Humpback whale breaching

Humpback whale breaching

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Credit: CHRISTOPHER SWANN/SCIENCE PHOTO LIBRARY

Caption: Humpback whale (Megaptera novaeangliae) breaching. When breaching at the water's surface, humpback whales can generate enough upward force with their tails to lift nearly half of their body out of the water. It is not known for certain why whales breach, but it is thought to be related to courtship or play activity. This humpback whale is part of the Tongan tribe population, which migrates from feeding grounds in Antarctica, past New Zealand to breed in tropical waters around Tonga in the Pacific. The humpback whale can grow to 27 tonnes in weight and 15 metres in length. It feeds in cold waters on krill and small shoaling fish, breeding in shallower tropical waters. Photographed off Tonga.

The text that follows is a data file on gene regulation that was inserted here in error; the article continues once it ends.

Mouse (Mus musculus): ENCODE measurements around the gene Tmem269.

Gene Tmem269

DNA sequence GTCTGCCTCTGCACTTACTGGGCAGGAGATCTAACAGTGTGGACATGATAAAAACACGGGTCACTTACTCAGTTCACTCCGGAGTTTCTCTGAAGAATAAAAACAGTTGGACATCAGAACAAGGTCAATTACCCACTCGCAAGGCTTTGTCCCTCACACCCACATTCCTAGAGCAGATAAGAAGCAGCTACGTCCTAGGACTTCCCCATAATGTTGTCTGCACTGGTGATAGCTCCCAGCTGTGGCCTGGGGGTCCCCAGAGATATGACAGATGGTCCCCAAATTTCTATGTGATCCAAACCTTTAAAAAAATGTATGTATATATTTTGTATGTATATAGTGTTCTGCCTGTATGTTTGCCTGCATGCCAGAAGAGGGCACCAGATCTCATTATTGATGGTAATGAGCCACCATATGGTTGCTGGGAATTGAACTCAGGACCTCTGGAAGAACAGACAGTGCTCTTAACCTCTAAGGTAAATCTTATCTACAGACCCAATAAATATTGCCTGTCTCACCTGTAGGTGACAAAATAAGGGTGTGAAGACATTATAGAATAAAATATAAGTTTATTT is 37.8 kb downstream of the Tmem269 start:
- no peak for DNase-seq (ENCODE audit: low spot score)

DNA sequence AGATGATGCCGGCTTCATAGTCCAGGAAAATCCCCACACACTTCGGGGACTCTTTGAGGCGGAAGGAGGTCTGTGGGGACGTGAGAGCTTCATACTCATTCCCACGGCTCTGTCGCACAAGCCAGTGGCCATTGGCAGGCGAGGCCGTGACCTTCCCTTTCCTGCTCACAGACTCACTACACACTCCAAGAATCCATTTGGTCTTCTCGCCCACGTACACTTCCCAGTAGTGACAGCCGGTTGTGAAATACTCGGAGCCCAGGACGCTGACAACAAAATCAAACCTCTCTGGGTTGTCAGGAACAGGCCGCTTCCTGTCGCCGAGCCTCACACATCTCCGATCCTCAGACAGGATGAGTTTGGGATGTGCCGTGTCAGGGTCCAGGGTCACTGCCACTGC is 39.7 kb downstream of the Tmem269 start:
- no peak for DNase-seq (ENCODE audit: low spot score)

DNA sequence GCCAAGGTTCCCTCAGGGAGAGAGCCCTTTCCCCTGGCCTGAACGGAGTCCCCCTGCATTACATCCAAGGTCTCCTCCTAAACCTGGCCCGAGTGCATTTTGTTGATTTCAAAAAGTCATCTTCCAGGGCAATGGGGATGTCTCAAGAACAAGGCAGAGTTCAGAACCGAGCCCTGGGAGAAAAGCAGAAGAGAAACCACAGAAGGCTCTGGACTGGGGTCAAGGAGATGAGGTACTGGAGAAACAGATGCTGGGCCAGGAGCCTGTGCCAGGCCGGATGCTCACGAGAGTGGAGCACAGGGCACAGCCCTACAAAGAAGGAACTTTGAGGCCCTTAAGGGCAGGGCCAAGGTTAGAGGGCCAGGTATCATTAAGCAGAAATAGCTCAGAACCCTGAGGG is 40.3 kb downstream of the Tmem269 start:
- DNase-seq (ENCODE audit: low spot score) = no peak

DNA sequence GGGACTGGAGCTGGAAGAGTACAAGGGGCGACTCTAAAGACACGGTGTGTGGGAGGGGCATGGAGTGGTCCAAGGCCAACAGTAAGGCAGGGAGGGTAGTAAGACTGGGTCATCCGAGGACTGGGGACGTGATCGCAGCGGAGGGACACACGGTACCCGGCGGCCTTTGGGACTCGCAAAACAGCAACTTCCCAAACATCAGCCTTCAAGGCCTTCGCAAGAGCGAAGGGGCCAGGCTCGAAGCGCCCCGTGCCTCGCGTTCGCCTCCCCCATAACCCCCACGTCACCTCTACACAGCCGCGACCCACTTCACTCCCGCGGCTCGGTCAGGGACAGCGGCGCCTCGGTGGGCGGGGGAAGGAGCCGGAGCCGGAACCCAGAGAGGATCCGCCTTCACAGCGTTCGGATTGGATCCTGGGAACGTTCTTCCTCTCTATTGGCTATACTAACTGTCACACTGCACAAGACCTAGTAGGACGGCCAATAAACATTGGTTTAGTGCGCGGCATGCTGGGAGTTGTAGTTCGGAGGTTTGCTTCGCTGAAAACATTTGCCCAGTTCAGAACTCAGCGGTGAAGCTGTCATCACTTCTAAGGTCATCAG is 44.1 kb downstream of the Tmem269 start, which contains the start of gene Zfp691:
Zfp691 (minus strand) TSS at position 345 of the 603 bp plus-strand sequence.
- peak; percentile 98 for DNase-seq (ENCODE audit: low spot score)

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Keywords: 1, adult, animal, animal behaviour, aquatic, baleen, behavior, biological, biology, breach, breaching, cetacean, fauna, horizon, humpback whale, mammal, marine, marine biology, megaptera novaeangliae, nature, no-one, nobody, ocean, one, pacific, polynesia, polynesian, rorqual, sea, single, sky, southern pacific, surface, swimming, tonga, tongan, tongan tribe, tropical, tropics, water, whale, whales, wildlife, zoological, zoology

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